Cyprus ahead of US in press freedom

From Reporters Without Borders & Cyprus-Mail Exact methodology would be interesting to see. North Korea locks up last place - no surprise there!

Full text below. Will convert to link once there is a specific link to it...

Cyprus slips on press freedom index, but remains well ahead of the US By Jean Christou CYPRUS is among a number of western countries that have slipped in the press freedoms rankings compiled annually by the international organisation Reporters Without Borders (RWB), but the island remains significantly higher than it was three years ago.On the 2006 list, Cyprus is ranked 30th out of 168 countries with North Korea in last place. In 2003, Cyprus was in 83rd place and in 2005 it was ranked 25th. But the island still ranks comparatively high and is ahead of France, the United States, Greece, Australia, Italy and Israel.

However, Cyprus still comes in behind the majority of eastern European countries, as well as Bolivia, Costa Rica and Trinidad and Tobago. The UK ranks 27th.

Sharing first place were Finland, Ireland, Iceland and the Netherlands, the four countries deemed to have the most press freedom.

RWB said a number of new countries such as Mauritania and Haiti had gained much ground, while western democracies were slipping.

"Each year new countries in less developed parts of the world move up the Index to positions above some European countries or the United States. This is good news and shows once again that, even though very poor, countries can be very observant of freedom of expression,” said RWB. “Meanwhile, the steady erosion of press freedom in the United States, France and Japan is extremely alarming.”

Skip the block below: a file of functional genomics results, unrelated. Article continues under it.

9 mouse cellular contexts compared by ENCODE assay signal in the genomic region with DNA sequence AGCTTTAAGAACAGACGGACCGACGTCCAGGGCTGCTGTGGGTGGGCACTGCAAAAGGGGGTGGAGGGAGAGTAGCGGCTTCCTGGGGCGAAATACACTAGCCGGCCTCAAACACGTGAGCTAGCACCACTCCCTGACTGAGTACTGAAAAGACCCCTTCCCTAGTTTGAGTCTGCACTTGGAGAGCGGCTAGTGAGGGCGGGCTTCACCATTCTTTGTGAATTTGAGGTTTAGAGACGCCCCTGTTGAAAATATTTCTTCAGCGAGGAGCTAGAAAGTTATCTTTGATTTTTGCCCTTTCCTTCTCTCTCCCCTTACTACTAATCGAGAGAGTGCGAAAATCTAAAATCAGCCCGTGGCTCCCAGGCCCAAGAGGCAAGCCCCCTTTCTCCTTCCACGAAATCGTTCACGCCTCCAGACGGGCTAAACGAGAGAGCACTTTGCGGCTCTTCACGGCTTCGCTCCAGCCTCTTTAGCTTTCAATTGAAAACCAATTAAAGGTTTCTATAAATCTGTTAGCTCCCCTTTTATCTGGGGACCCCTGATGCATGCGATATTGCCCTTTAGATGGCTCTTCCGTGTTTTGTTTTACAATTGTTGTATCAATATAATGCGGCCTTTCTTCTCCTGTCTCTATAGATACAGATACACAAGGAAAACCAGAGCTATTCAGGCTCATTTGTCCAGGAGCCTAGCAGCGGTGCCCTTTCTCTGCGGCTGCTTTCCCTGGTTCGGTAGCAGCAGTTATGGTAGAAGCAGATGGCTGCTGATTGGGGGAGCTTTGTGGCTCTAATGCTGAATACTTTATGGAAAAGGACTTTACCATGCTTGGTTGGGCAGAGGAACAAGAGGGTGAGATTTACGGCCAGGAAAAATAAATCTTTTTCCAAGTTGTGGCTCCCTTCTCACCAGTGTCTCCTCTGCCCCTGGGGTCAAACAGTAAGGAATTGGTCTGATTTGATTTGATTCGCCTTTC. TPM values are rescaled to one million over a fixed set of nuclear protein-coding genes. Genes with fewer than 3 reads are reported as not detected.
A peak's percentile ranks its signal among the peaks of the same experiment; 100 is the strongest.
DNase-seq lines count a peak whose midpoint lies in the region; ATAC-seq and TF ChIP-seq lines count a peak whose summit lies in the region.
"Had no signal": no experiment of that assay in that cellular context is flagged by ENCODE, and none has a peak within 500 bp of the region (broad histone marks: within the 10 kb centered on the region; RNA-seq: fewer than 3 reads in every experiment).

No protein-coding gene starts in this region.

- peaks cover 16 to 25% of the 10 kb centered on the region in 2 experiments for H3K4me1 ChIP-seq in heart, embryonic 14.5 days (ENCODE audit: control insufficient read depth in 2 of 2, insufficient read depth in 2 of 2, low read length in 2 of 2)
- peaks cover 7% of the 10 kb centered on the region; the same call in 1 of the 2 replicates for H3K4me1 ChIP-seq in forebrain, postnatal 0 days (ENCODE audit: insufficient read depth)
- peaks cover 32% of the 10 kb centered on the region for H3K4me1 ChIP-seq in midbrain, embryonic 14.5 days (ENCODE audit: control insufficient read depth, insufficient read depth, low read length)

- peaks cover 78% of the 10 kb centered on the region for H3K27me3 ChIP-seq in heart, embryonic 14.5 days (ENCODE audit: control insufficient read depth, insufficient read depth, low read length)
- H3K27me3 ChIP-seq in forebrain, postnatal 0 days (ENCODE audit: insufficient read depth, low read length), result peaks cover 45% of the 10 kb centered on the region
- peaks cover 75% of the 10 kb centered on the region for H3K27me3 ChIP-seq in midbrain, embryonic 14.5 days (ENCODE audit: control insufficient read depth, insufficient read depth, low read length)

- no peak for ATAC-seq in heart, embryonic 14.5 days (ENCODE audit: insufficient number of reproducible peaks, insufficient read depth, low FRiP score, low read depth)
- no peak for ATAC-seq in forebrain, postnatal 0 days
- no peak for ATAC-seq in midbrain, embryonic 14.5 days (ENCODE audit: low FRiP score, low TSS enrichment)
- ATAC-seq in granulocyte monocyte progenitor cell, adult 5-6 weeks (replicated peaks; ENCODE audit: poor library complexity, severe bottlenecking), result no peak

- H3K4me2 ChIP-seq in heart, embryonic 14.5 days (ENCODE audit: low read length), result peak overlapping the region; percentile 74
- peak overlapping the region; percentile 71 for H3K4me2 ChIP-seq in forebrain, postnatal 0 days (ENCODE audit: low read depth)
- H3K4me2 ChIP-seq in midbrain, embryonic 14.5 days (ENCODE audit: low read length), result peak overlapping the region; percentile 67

According to the report, the US has fallen nine places to 53rd position since last year, after being in 17th position in the first year of the Index in 2002.

It said relations between the media and the Bush administration sharply deteriorated after the president used the pretext of “national security” to regard as suspicious any journalist who questioned his “war on terrorism”.

“The zeal of federal courts, which, unlike those in 33 US states, refuse to recognise the media’s right not to reveal its sources, even threatens journalists whose investigations have no connection at all with terrorism,” the report said.

It cited the case of freelance journalist and blogger Josh Wolf, who was imprisoned when he refused to hand over his video archives, and that of Sudanese cameraman Sami al-Haj, who works for Al-Jazeera, who has been held without trial since June 2002 at the US military base at Guantanamo. It also mentioned Associated Press photographer Bilal Hussein who has been held by US authorities in Iraq since April this year.

France, now in 35th place, has slipped 24 places over five years due to the increase in searches of media offices and journalists’ homes, which RWB said was very worrying for media organisations and trade unions.

“Autumn 2005 was an especially bad time for French journalists, several of whom were physically attacked or threatened during a trade union dispute involving privatisation of the Corsican firm SNCM and during violent demonstrations in French city suburbs in November.

Israel too has dropped from 47th last year to 50th this year. “The Israeli army’s repeated abuses against journalists in the occupied territories and the US army’s responsibility in the death of several reporters during the war in Iraq constitute unacceptable behaviour by two nations that never stop stressing their commitment to freedom of expression,” RWB said.

Posted on November 1, 2006 and filed under Cyprus.